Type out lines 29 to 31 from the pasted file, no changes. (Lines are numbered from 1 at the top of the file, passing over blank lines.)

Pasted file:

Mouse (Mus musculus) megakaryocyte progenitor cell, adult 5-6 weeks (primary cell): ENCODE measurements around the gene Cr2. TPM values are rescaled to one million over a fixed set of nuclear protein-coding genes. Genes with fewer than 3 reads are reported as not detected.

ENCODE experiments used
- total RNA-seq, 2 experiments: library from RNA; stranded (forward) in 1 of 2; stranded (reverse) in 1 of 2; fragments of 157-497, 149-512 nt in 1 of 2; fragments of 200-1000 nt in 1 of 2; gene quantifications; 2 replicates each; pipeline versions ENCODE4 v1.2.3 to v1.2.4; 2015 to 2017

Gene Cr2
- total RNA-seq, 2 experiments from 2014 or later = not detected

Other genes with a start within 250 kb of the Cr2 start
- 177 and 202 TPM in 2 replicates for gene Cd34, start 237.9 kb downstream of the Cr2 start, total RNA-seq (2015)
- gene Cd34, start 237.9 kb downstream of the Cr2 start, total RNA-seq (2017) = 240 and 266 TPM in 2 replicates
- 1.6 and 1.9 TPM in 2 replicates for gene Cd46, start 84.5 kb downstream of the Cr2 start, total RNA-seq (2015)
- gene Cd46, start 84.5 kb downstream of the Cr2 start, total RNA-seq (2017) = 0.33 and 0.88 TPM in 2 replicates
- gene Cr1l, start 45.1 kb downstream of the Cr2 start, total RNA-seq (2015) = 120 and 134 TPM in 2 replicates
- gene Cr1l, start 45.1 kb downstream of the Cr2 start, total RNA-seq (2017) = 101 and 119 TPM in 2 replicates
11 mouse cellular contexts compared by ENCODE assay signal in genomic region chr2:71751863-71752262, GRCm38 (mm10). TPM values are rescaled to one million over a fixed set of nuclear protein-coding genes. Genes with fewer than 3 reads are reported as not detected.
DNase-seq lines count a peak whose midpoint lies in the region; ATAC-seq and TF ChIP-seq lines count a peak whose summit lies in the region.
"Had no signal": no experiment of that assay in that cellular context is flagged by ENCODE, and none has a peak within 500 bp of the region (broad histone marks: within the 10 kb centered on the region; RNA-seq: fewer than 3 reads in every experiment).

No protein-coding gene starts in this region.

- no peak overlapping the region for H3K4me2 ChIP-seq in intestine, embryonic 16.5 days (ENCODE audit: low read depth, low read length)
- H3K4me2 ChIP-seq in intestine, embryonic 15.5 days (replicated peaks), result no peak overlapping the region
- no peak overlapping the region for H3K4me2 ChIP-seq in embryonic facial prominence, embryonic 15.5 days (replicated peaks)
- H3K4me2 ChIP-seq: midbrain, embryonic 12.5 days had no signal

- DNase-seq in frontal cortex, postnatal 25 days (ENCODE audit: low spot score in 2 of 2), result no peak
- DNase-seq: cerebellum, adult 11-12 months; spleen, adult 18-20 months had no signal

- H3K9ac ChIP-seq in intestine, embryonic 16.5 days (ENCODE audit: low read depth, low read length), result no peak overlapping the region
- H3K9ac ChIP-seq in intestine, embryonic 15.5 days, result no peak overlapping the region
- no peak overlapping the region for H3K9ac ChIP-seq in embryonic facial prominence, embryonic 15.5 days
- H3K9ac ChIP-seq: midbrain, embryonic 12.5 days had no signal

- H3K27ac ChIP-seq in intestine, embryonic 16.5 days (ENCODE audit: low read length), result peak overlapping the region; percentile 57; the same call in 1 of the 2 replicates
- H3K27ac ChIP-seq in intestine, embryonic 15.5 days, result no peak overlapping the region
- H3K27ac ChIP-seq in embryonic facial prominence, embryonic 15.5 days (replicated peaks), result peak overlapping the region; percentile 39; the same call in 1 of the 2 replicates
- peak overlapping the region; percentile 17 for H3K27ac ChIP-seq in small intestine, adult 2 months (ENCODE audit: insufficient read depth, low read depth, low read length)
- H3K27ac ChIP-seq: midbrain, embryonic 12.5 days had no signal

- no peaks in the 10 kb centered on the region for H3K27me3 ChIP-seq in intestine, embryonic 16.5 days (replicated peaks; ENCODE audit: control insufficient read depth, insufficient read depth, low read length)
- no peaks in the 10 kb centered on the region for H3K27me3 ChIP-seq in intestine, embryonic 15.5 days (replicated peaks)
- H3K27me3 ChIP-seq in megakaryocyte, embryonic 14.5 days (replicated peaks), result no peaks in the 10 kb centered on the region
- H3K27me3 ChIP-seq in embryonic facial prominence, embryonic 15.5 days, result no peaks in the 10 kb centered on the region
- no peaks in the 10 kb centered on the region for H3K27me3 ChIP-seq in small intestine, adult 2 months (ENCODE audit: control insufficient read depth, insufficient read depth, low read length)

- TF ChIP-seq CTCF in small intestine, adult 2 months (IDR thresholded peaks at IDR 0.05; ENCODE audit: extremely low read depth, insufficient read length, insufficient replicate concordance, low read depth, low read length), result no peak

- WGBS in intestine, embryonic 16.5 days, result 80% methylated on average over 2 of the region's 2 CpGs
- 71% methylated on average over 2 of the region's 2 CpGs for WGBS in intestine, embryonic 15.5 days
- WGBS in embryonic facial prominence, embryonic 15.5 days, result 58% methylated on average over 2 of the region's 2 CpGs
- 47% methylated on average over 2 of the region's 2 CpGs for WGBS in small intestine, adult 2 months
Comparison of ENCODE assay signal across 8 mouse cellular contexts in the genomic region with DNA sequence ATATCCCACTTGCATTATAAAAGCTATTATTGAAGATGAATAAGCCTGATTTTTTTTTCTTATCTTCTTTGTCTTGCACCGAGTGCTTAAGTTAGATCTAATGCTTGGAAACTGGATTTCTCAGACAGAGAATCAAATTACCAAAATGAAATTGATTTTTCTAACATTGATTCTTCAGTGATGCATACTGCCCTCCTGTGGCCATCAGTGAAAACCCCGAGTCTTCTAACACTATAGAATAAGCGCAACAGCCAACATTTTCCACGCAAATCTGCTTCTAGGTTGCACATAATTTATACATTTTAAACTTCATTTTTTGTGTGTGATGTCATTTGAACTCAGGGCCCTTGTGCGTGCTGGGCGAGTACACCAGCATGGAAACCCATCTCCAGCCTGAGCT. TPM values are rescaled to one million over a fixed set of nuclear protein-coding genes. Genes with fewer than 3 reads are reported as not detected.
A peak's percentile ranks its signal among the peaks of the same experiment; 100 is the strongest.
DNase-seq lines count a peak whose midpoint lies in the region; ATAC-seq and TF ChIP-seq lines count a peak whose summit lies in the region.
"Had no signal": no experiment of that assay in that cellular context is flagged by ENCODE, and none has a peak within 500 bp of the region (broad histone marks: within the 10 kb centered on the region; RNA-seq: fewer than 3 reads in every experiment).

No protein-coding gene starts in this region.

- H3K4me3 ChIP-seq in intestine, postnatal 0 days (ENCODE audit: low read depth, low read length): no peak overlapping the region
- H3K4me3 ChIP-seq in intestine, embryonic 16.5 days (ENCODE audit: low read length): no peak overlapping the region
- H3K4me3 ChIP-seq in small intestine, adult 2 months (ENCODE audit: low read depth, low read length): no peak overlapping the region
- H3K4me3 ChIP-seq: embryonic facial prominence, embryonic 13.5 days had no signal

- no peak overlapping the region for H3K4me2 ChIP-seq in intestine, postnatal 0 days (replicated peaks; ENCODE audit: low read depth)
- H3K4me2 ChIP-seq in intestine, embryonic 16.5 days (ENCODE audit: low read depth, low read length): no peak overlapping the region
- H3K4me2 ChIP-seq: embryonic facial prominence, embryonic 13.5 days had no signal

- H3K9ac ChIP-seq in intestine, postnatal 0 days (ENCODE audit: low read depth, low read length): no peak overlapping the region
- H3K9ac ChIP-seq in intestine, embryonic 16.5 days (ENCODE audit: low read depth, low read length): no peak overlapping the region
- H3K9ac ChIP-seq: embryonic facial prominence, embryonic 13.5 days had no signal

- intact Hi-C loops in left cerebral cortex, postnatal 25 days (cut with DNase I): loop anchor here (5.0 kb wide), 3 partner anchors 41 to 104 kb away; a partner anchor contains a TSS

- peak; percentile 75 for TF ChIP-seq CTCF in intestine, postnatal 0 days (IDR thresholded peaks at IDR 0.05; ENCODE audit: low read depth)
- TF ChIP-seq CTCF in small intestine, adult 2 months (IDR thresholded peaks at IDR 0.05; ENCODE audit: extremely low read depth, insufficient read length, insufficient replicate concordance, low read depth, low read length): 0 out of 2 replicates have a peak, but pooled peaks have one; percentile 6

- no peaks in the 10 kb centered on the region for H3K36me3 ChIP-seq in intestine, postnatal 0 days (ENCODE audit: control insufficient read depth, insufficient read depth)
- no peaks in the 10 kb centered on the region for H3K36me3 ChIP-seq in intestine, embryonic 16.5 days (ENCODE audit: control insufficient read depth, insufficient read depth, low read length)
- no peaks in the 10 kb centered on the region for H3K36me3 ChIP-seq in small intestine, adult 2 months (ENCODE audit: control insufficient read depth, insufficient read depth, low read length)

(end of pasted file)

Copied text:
- H3K27ac ChIP-seq in embryonic facial prominence, embryonic 15.5 days (replicated peaks), result peak overlapping the region; percentile 39; the same call in 1 of the 2 replicates
- peak overlapping the region; percentile 17 for H3K27ac ChIP-seq in small intestine, adult 2 months (ENCODE audit: insufficient read depth, low read depth, low read length)
- H3K27ac ChIP-seq: midbrain, embryonic 12.5 days had no signal